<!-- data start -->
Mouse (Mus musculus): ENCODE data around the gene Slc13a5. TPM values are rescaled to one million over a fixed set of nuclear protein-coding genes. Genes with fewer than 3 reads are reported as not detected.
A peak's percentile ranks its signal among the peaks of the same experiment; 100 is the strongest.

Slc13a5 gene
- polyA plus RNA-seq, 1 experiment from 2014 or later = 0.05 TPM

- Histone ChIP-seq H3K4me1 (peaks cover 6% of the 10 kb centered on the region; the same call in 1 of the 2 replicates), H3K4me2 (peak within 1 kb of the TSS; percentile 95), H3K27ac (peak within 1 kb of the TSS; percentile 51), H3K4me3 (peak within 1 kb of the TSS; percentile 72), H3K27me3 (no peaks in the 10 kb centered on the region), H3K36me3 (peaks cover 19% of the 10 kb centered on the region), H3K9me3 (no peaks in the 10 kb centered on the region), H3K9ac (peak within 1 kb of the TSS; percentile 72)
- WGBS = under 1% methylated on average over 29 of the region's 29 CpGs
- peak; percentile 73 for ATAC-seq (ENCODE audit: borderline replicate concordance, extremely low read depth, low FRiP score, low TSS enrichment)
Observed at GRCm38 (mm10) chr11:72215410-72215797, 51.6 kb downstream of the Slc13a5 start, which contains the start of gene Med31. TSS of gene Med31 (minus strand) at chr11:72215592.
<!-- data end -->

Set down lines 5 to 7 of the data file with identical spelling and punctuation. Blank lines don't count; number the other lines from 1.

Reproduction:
- Histone ChIP-seq H3K4me1 (peaks cover 6% of the 10 kb centered on the region; the same call in 1 of the 2 replicates), H3K4me2 (peak within 1 kb of the TSS; percentile 95), H3K27ac (peak within 1 kb of the TSS; percentile 51), H3K4me3 (peak within 1 kb of the TSS; percentile 72), H3K27me3 (no peaks in the 10 kb centered on the region), H3K36me3 (peaks cover 19% of the 10 kb centered on the region), H3K9me3 (no peaks in the 10 kb centered on the region), H3K9ac (peak within 1 kb of the TSS; percentile 72)
- WGBS = under 1% methylated on average over 29 of the region's 29 CpGs
- peak; percentile 73 for ATAC-seq (ENCODE audit: borderline replicate concordance, extremely low read depth, low FRiP score, low TSS enrichment)